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How shall we show that this limit exists?

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Let:

##\displaystyle f=\int_{V'} \dfrac{x-x'}{|\mathbf{r}-\mathbf{r'}|^3}\ dV'##

where ##V'## is a finite volume in space
##\mathbf{r}=(x,y,z)## are coordinates of all space
##\mathbf{r'}=(x',y',z')## are coordinates of ##V'##
##|\mathbf{r}-\mathbf{r'}|=[(x-x')^2+(y-y')^2+(z-z')^2]^{1/2}##

How to prove that:

##\lim\limits_{\Delta x \to 0} \dfrac{f(x+\Delta x,y,z)-f(x,y,z)}{\Delta x}## exist
 

DrClaude

Mentor
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What have you attempted to find the solution?
 
What have you attempted to find the solution?
##\lim\limits_{\Delta x \to 0} \dfrac{f(x+\Delta x,y,z)-f(x,y,z)}{\Delta x}\\
=\lim\limits_{\Delta x \to 0}\dfrac{\displaystyle\int_{V'} \dfrac{(x+\Delta x)-x'}{|\mathbf{r}(x+\Delta x,y,z)-\mathbf{r'}|^3}\ dV' - \int_{V'} \dfrac{x-x'}{|\mathbf{r}(x,y,z)-\mathbf{r'}|^3}\ dV'}{\Delta x}\\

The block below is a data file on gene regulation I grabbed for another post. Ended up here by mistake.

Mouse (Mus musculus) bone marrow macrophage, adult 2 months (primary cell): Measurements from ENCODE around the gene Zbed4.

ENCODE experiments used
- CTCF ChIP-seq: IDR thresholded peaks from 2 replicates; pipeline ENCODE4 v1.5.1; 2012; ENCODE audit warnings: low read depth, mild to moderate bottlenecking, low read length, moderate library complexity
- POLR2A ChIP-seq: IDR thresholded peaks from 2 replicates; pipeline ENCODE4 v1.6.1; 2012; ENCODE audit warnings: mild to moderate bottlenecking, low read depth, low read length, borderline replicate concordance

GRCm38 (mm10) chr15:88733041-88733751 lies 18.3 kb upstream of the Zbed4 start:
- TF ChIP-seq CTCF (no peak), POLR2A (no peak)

=\lim\limits_{\Delta x \to 0}\displaystyle\int_{V'}
\dfrac{\left( \dfrac{(x+\Delta x)-x'}{|\mathbf{r}(x+\Delta x,y,z)-\mathbf{r'}|^3}
-\dfrac{x-x'}{|\mathbf{r}(x,y,z)-\mathbf{r'}|^3} \right)}{\Delta x}dV'##

Now if only I could take the limit inside the integral (with respect to ##V'##), I can proceed to show the limit exists. One of my colleagues told me that we cannot always take such limits inside the integral. This is where I am stuck. Hope someone here can help. Thanks in advance.
 

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